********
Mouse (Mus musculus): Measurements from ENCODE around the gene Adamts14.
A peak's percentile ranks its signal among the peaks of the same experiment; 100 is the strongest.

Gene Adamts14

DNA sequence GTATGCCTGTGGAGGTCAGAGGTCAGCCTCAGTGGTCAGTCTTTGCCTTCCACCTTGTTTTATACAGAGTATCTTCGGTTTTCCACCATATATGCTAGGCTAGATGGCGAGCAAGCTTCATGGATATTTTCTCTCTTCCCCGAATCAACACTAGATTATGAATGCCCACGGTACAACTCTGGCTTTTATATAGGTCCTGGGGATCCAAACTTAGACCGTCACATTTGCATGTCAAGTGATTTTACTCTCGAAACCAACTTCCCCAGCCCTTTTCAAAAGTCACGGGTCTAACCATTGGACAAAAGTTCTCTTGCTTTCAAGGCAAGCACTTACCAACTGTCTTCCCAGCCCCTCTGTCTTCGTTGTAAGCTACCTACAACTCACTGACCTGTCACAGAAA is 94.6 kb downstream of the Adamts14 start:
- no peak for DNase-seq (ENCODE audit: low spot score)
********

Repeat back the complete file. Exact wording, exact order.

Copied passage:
Mouse (Mus musculus): Measurements from ENCODE around the gene Adamts14.
A peak's percentile ranks its signal among the peaks of the same experiment; 100 is the strongest.

Gene Adamts14

DNA sequence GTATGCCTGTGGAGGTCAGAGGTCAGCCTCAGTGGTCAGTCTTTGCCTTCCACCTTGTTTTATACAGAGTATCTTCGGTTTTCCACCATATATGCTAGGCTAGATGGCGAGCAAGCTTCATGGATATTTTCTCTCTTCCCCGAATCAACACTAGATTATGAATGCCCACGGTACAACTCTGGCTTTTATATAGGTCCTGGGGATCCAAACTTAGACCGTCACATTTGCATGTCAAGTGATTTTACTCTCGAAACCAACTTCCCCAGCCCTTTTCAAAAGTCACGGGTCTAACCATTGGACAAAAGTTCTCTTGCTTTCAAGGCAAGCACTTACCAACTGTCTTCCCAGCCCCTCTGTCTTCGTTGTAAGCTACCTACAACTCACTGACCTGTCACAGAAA is 94.6 kb downstream of the Adamts14 start:
- no peak for DNase-seq (ENCODE audit: low spot score)